How to protect yourself against thrombosis

Most people may not consider thrombosis as one of their biggest health concerns. Yet according to Thrombosis UK, blood clots – when blood forms a solid mass within a blood vessel – kill more people in Europe than AIDS, breast cancer, prostate cancer and traffic accidents combined.

The fifth World Thrombosis Day, held on October 13th by the International Society on Thrombosis and Haemostasis, aims to increase public awareness of this condition.

For instance, you may have heard about deep vein thrombosis (DVT), where a clot develops within a deep vein in the body, usually a leg. But did you know that clots can form in arteries too (arterial thrombosis), potentially causing several serious problems including heart attacks and stroke?

Here are some other facts about thrombosis you may not know:

  • Arterial thrombosis can be very serious because it can stop blood reaching important organs.
  • If also usually affects people who have a condition called atherosclerosis, which is when the arteries are clogged with fatty deposits.
  • It’s not possible to prevent arterial thrombosis entirely, but you can reduce your risk of atherosclerosis by giving up smoking, exercising regularly, maintaining a healthy weight, eating healthily and cutting down on alcohol.
  • DVT can also be serious because it can lead to complications such as pulmonary embolism, where a piece of the clot breaks off and blocks a blood vessel in the lungs (one in 10 people with a DVT will develop a pulmonary embolism, says the NHS).
  • DVT is more common in people aged 40 and older than those who are younger.

How to reduce your risk

The organisers of World Thrombosis Day have compiled the following top tips to help prevent DVT:

1. Recognise DVT risk factors

The following are some of the risk factors to be aware of:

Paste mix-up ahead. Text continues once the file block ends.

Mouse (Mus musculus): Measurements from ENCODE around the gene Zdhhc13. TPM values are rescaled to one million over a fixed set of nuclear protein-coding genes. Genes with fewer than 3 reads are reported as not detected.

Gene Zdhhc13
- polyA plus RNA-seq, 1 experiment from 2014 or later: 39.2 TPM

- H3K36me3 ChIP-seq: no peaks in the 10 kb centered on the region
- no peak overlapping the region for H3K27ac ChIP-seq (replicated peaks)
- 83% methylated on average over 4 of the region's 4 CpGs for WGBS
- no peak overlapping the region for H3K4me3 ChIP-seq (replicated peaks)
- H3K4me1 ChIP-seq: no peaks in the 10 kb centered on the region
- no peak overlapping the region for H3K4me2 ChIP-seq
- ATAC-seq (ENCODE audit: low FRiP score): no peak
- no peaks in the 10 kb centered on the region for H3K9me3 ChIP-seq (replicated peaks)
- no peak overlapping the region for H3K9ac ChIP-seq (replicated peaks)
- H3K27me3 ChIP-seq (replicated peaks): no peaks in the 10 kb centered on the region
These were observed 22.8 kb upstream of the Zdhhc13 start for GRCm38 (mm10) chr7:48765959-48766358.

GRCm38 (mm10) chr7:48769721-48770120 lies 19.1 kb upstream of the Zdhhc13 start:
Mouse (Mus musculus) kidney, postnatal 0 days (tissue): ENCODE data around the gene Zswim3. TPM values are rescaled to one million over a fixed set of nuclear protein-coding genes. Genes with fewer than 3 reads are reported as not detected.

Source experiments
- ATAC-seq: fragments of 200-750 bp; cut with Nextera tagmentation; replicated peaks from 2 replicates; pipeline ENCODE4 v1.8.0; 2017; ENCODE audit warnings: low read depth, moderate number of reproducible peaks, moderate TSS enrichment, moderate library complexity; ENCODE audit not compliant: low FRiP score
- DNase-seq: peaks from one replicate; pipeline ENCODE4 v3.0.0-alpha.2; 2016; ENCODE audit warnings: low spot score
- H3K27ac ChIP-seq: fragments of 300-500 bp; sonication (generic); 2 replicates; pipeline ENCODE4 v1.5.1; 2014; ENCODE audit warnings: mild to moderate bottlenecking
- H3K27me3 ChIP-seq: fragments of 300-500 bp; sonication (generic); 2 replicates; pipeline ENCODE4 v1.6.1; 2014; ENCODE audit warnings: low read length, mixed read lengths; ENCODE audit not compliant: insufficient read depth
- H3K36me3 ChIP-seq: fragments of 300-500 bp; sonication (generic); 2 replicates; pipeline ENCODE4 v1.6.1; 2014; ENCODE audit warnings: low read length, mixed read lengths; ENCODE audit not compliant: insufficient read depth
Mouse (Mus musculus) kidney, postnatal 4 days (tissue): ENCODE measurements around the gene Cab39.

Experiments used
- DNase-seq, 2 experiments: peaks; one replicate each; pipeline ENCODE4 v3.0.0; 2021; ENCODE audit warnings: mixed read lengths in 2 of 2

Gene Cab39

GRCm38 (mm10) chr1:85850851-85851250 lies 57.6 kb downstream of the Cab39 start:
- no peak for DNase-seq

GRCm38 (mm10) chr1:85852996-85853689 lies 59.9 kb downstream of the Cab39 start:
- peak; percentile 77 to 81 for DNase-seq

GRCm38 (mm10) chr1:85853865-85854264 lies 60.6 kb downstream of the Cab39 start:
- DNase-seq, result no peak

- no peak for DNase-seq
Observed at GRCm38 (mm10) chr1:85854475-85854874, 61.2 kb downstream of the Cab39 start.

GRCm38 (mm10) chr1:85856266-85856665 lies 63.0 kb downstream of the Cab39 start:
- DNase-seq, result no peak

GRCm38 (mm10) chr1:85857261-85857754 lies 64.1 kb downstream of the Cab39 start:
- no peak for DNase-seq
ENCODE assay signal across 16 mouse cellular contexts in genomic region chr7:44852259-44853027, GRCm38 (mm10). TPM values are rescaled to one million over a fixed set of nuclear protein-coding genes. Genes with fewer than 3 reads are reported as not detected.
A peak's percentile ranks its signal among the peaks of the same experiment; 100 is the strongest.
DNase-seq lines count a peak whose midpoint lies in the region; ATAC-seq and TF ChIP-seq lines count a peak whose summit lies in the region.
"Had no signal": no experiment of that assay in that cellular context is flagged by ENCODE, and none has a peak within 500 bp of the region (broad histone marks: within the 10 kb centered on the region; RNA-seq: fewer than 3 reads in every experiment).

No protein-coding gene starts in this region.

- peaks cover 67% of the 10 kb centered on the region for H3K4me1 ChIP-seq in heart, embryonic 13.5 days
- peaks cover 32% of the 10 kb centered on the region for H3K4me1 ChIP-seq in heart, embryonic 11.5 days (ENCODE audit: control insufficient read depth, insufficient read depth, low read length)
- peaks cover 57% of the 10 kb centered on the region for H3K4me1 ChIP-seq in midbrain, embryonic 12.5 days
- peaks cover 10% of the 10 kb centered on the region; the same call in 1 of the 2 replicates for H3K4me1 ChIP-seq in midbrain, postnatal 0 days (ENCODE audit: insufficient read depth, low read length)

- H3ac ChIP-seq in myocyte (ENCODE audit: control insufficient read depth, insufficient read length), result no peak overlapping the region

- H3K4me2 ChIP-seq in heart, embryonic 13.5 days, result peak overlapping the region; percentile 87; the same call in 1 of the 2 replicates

• Lack of physical activity
  • Family history of blood clots
  • Using oral contraceptives and postmenopausal hormone therapy
  • Hospitalisation for illness or surgery
  • Injury to a vein that may have been caused by a broken bone or severe muscle injury
  • Severe trauma, such as a car accident

2. Know the symptoms

You may have a DVT if you see or feel:

  • Pain and/or tenderness in the calf or thigh
  • Swelling of the leg, foot and/or ankle
  • Redness and/or noticeable discolouration
  • Warm skin in the area of the clot

If you experience any of the above, see your GP as soon as possible.

3. Stay physically active and eat healthily

Staying active and moving around may help prevent DVTs – even if it’s just taking regular short walks. Being overweight is also a major risk factor for blood clots, so making sure your diet is as healthy as possible to maintain an ideal weight could make a difference.

4. Move about during a long trip

If you’re planning a long-distance plane, train or car journey, try to move around whenever possible while you’re travelling.

5. Drink plenty of water

Make sure you have enough to drink daily, as dehydration can increase the risk of blood clots.

Your local Careway pharmacist can give you lots more information about the different types of thrombosis, including whether or not your risk may be higher than average and the signs to look out for. If you’re worried about any symptoms you may be experiencing, they can also offer support and advice, and let you know if you should see your GP.

Find your nearest Careway pharmacy by using our Pharmacy Finder.